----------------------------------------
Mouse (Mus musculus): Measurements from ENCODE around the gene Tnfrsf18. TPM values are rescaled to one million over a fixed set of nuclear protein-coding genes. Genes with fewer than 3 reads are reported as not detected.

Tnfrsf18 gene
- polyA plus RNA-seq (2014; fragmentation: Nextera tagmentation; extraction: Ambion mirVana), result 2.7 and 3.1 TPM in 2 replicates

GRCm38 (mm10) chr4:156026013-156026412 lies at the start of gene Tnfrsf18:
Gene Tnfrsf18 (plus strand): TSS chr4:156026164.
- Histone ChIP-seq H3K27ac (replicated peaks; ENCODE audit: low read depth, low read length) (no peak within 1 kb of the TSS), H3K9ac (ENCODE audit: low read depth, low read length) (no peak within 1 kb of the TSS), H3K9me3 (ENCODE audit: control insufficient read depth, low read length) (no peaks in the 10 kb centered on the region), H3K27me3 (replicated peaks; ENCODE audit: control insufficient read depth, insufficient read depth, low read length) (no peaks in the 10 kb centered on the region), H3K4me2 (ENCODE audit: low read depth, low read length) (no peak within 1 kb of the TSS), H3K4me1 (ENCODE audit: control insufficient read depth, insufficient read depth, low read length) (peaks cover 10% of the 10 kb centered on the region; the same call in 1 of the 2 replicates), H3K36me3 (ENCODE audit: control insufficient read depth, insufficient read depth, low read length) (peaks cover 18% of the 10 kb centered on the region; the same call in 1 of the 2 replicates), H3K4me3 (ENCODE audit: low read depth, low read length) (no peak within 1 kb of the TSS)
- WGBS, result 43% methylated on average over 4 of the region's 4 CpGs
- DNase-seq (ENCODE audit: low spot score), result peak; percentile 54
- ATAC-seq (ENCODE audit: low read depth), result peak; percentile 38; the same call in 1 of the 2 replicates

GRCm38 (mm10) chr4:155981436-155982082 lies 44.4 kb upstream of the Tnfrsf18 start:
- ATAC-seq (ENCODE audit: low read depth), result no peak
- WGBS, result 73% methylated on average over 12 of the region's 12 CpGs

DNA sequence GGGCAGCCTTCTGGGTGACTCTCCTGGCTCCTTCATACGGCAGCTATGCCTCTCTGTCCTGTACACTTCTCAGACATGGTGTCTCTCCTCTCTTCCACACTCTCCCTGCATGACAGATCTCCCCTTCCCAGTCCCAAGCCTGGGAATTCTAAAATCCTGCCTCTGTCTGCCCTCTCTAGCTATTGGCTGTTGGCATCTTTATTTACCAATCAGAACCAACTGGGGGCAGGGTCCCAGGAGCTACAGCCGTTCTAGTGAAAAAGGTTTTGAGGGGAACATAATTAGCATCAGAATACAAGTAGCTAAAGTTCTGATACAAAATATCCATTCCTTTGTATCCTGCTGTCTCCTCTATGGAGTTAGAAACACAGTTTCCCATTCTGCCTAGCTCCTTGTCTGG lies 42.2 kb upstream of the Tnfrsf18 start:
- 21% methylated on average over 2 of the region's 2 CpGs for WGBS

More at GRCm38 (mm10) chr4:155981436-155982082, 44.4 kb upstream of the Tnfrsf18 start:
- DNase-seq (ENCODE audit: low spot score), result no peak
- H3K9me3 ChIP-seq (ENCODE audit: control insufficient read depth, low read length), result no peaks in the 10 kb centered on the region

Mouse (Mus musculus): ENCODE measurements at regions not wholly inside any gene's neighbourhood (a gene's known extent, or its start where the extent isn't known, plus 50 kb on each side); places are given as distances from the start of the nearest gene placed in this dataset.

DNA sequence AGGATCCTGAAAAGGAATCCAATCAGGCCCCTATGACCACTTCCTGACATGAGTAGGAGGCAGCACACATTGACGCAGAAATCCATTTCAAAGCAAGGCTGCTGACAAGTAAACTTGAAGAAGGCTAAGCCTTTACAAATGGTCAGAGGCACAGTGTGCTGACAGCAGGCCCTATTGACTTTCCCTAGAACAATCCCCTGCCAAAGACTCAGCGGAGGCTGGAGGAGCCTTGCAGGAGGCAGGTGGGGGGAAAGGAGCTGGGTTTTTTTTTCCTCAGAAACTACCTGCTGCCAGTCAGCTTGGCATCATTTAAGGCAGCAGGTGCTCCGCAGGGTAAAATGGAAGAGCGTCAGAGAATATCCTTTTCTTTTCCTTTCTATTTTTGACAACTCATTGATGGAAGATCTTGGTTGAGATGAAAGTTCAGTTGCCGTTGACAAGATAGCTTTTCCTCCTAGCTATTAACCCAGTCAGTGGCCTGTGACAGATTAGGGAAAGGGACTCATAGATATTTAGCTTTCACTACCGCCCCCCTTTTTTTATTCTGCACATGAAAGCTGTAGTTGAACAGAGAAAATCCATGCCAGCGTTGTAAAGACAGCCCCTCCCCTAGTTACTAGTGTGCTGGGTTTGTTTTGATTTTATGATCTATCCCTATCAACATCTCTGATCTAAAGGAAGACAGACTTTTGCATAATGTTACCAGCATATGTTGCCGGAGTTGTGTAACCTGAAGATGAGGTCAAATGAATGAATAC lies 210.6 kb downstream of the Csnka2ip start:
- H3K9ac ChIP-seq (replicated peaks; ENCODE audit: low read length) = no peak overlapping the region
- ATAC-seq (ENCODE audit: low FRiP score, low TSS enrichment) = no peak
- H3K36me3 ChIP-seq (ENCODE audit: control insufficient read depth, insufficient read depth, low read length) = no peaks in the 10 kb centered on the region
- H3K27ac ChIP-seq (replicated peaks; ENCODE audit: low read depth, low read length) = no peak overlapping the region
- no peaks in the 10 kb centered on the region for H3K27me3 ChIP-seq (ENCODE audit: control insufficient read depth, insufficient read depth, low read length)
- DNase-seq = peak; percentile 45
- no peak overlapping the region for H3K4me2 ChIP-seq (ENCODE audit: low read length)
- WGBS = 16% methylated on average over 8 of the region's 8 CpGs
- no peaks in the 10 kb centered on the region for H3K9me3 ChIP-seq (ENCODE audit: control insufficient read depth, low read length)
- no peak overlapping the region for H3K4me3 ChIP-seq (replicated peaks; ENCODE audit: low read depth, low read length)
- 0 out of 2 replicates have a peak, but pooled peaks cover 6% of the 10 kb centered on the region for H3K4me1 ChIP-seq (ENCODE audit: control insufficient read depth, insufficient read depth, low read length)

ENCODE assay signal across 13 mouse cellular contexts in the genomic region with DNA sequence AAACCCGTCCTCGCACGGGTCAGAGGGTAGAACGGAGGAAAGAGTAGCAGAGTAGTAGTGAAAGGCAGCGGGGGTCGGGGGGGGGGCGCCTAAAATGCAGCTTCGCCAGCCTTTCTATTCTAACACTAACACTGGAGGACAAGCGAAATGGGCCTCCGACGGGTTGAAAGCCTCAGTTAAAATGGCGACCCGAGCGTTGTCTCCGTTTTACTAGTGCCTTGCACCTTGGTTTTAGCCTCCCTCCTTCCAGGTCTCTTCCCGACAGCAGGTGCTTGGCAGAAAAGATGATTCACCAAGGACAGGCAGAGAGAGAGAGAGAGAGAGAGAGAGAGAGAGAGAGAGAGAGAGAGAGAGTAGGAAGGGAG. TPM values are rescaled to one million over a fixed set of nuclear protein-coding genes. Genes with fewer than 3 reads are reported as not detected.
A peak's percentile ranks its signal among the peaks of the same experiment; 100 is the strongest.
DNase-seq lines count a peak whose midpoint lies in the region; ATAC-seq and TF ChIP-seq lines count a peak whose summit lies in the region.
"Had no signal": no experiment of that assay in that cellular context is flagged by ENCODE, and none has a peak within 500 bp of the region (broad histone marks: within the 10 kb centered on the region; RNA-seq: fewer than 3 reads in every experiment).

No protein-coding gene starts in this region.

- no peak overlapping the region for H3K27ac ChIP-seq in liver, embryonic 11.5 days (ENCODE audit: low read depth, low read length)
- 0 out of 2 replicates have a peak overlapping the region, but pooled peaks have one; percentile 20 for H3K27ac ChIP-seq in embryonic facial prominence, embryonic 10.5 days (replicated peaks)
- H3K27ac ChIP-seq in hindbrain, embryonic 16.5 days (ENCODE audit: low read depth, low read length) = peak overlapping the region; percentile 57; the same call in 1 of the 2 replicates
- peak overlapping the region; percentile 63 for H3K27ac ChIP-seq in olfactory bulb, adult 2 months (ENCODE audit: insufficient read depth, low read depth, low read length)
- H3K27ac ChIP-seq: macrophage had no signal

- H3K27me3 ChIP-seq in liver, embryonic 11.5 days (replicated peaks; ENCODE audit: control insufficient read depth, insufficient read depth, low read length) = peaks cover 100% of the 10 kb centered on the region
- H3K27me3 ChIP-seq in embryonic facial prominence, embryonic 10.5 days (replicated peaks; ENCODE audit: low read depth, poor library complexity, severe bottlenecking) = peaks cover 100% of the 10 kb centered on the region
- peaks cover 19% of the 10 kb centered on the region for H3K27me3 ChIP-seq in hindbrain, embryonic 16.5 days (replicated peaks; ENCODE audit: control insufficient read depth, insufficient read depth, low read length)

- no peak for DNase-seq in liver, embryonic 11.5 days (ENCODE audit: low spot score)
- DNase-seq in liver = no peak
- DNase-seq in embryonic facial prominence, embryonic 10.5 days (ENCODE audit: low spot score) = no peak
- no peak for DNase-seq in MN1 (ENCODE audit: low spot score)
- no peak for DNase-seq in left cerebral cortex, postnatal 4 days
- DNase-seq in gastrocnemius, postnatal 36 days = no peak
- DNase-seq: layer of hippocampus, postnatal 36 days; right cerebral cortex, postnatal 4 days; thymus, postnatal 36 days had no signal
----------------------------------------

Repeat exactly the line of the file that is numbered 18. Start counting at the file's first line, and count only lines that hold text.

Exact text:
Mouse (Mus musculus): ENCODE measurements at regions not wholly inside any gene's neighbourhood (a gene's known extent, or its start where the extent isn't known, plus 50 kb on each side); places are given as distances from the start of the nearest gene placed in this dataset.